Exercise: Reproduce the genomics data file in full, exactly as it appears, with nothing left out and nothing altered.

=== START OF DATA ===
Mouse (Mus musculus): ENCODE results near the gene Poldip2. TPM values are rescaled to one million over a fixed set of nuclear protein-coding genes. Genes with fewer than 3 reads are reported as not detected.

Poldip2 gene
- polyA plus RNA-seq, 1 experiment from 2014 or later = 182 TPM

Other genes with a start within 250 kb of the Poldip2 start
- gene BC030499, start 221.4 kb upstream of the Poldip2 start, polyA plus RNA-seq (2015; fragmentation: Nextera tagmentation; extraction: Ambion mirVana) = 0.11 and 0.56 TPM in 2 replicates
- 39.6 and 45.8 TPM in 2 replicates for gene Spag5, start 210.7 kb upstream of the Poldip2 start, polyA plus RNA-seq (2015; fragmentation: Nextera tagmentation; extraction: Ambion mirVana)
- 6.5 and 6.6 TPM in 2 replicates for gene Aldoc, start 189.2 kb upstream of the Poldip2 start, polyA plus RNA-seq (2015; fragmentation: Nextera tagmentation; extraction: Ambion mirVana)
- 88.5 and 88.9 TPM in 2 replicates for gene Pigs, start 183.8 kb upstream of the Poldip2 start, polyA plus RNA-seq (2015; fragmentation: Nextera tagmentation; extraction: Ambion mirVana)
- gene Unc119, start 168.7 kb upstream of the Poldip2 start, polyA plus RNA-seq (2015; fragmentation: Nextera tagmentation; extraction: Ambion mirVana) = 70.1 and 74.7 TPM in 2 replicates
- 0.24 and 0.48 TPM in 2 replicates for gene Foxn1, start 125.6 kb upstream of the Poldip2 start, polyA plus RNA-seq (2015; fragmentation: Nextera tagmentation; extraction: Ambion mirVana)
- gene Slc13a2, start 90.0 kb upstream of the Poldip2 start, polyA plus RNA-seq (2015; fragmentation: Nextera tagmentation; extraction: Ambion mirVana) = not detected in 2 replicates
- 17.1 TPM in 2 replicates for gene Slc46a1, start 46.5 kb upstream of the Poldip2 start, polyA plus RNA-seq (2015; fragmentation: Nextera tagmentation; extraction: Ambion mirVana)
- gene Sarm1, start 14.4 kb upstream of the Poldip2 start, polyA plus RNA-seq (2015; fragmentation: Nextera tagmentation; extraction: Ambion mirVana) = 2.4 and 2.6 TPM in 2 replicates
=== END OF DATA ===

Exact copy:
Mouse (Mus musculus): ENCODE results near the gene Poldip2. TPM values are rescaled to one million over a fixed set of nuclear protein-coding genes. Genes with fewer than 3 reads are reported as not detected.

Poldip2 gene
- polyA plus RNA-seq, 1 experiment from 2014 or later = 182 TPM

Other genes with a start within 250 kb of the Poldip2 start
- gene BC030499, start 221.4 kb upstream of the Poldip2 start, polyA plus RNA-seq (2015; fragmentation: Nextera tagmentation; extraction: Ambion mirVana) = 0.11 and 0.56 TPM in 2 replicates
- 39.6 and 45.8 TPM in 2 replicates for gene Spag5, start 210.7 kb upstream of the Poldip2 start, polyA plus RNA-seq (2015; fragmentation: Nextera tagmentation; extraction: Ambion mirVana)
- 6.5 and 6.6 TPM in 2 replicates for gene Aldoc, start 189.2 kb upstream of the Poldip2 start, polyA plus RNA-seq (2015; fragmentation: Nextera tagmentation; extraction: Ambion mirVana)
- 88.5 and 88.9 TPM in 2 replicates for gene Pigs, start 183.8 kb upstream of the Poldip2 start, polyA plus RNA-seq (2015; fragmentation: Nextera tagmentation; extraction: Ambion mirVana)
- gene Unc119, start 168.7 kb upstream of the Poldip2 start, polyA plus RNA-seq (2015; fragmentation: Nextera tagmentation; extraction: Ambion mirVana) = 70.1 and 74.7 TPM in 2 replicates
- 0.24 and 0.48 TPM in 2 replicates for gene Foxn1, start 125.6 kb upstream of the Poldip2 start, polyA plus RNA-seq (2015; fragmentation: Nextera tagmentation; extraction: Ambion mirVana)
- gene Slc13a2, start 90.0 kb upstream of the Poldip2 start, polyA plus RNA-seq (2015; fragmentation: Nextera tagmentation; extraction: Ambion mirVana) = not detected in 2 replicates
- 17.1 TPM in 2 replicates for gene Slc46a1, start 46.5 kb upstream of the Poldip2 start, polyA plus RNA-seq (2015; fragmentation: Nextera tagmentation; extraction: Ambion mirVana)
- gene Sarm1, start 14.4 kb upstream of the Poldip2 start, polyA plus RNA-seq (2015; fragmentation: Nextera tagmentation; extraction: Ambion mirVana) = 2.4 and 2.6 TPM in 2 replicates